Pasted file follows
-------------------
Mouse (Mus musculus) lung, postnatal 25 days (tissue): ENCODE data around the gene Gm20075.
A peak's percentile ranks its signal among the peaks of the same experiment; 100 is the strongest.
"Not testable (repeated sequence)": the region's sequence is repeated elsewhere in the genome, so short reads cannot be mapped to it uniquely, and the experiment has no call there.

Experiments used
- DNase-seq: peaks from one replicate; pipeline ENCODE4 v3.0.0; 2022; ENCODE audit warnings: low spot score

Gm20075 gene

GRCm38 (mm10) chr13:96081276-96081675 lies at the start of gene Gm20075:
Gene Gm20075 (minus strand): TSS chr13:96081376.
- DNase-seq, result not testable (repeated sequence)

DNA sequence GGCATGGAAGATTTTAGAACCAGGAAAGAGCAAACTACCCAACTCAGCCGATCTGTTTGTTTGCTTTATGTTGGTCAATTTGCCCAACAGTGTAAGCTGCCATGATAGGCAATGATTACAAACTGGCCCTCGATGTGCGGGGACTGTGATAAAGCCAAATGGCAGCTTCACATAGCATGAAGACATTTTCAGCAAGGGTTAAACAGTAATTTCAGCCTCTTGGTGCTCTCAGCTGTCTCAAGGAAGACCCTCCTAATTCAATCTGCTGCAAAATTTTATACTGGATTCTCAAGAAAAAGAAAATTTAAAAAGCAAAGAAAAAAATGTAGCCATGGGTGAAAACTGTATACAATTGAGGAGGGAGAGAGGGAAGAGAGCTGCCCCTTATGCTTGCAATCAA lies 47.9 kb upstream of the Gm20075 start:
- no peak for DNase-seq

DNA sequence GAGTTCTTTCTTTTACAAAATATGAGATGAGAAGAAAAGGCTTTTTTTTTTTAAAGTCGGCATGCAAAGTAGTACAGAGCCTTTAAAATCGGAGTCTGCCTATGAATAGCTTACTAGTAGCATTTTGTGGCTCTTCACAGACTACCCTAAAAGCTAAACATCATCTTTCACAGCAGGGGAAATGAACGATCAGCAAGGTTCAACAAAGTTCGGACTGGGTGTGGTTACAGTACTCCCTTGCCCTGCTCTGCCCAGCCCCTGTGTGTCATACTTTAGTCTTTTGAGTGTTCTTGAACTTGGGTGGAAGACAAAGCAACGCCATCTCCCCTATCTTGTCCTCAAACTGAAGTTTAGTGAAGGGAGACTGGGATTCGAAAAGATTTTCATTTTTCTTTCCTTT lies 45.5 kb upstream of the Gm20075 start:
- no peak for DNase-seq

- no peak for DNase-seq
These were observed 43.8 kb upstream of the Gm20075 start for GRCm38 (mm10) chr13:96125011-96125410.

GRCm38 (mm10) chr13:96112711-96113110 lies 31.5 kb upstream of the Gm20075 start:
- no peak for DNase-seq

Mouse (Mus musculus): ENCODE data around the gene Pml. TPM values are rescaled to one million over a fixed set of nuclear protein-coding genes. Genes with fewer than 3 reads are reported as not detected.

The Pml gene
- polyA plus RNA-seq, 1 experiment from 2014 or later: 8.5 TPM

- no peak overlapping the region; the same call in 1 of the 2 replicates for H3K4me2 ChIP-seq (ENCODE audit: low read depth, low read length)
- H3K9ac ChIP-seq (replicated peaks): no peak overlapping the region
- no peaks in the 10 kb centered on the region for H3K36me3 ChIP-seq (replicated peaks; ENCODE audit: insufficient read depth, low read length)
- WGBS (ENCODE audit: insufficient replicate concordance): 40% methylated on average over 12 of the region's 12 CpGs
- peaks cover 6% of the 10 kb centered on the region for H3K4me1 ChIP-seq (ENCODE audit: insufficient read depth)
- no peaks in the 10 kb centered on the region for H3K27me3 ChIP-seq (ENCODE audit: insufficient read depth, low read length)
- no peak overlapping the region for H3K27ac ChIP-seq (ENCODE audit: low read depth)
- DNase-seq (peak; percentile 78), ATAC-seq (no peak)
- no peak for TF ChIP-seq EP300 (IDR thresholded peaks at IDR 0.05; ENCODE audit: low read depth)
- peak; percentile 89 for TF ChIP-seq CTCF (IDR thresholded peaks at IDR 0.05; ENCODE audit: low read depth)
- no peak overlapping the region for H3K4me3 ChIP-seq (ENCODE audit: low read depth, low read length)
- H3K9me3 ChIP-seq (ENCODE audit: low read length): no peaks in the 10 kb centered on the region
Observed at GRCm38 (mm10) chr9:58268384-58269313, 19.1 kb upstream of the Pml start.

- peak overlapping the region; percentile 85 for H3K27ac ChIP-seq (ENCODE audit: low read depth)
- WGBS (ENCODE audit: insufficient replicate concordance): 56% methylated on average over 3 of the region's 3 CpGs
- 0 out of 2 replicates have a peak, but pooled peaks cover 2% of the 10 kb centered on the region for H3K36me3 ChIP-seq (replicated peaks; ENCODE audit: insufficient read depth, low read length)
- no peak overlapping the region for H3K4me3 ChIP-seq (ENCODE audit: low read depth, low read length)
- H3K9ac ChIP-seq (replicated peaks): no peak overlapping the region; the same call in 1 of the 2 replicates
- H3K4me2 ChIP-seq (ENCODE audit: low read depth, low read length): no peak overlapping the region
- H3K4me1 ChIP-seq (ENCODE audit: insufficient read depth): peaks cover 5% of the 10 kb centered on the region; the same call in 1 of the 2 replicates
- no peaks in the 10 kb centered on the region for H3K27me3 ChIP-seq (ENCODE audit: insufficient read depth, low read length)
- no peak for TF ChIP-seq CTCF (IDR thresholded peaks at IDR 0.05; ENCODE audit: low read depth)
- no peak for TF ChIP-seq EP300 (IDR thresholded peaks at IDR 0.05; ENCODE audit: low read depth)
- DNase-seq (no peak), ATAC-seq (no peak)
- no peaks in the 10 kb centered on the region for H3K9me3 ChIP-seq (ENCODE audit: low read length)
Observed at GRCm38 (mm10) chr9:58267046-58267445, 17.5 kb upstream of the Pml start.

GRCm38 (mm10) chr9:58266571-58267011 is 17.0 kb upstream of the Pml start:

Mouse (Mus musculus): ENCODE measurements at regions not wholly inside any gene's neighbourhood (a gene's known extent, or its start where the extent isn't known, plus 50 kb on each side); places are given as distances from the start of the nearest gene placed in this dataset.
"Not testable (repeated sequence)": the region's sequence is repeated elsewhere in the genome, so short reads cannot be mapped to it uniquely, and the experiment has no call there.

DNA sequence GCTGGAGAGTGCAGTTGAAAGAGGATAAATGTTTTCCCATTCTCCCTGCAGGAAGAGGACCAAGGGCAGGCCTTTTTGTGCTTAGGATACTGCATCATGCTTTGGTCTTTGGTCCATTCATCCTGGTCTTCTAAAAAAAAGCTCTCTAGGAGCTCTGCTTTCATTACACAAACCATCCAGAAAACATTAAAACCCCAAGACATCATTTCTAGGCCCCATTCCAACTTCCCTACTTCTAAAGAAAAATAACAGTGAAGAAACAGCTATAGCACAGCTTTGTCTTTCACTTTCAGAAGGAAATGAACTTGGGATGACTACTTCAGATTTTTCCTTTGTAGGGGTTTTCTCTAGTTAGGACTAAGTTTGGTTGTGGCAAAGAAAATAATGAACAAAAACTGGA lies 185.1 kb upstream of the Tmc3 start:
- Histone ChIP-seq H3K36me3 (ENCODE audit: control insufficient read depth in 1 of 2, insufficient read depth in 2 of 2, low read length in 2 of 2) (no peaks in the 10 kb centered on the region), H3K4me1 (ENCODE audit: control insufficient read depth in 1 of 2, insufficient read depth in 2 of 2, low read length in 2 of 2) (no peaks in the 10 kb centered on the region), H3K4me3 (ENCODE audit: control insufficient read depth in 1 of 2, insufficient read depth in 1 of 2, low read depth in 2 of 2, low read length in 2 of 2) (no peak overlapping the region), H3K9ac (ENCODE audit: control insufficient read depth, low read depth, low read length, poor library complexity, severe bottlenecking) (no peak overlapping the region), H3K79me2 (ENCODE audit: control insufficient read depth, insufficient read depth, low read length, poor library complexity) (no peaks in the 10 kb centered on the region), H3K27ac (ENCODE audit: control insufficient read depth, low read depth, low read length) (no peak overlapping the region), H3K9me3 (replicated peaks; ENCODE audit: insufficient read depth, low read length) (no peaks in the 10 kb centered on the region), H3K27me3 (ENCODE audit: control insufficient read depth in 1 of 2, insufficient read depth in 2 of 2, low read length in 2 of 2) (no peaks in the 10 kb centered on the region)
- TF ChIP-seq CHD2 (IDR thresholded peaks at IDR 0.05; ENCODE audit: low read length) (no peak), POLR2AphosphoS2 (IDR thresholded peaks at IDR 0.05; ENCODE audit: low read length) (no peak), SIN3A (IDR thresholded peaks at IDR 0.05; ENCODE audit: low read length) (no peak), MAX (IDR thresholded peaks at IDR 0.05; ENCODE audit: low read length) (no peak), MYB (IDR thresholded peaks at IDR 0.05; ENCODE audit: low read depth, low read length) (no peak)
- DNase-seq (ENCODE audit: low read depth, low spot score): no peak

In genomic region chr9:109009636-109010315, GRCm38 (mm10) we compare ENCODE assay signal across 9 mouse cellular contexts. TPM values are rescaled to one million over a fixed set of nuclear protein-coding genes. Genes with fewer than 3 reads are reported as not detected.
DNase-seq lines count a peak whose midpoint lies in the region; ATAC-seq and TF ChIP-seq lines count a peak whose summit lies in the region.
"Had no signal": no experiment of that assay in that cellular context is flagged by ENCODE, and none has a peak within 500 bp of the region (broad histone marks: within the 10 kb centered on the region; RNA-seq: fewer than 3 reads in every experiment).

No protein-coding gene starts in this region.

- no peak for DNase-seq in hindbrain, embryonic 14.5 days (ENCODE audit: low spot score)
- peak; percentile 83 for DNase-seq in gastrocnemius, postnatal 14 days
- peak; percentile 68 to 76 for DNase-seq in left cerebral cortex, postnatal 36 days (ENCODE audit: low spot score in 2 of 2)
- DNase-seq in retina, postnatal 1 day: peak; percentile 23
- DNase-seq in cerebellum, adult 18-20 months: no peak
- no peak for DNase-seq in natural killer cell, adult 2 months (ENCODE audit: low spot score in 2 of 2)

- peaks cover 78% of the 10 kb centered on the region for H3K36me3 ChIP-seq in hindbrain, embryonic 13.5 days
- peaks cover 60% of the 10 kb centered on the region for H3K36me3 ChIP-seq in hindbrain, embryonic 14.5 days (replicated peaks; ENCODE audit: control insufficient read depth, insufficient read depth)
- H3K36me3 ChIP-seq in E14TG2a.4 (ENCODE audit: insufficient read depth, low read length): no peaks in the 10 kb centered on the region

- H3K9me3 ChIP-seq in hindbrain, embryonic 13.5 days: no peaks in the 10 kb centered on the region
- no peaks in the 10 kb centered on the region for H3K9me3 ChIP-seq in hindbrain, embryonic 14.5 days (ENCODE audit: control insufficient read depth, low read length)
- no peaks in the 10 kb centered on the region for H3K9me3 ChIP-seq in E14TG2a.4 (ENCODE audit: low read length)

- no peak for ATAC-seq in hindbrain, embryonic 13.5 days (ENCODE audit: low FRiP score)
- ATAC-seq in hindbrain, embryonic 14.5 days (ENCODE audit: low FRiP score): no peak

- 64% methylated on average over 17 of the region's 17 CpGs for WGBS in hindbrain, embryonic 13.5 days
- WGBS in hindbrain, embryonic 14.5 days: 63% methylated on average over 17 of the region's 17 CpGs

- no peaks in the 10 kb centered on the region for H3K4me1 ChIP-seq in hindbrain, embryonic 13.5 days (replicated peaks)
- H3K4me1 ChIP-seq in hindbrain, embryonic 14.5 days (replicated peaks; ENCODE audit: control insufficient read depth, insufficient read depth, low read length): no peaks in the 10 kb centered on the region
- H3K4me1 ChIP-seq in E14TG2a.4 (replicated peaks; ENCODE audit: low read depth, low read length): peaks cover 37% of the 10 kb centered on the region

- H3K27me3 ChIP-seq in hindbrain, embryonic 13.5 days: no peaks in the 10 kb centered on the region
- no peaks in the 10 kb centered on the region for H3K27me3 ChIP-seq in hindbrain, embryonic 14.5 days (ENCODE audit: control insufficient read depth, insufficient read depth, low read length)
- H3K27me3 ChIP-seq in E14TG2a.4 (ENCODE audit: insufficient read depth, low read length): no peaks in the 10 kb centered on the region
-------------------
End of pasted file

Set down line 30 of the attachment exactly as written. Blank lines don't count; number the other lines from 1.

- peak; percentile 89 for TF ChIP-seq CTCF (IDR thresholded peaks at IDR 0.05; ENCODE audit: low read depth)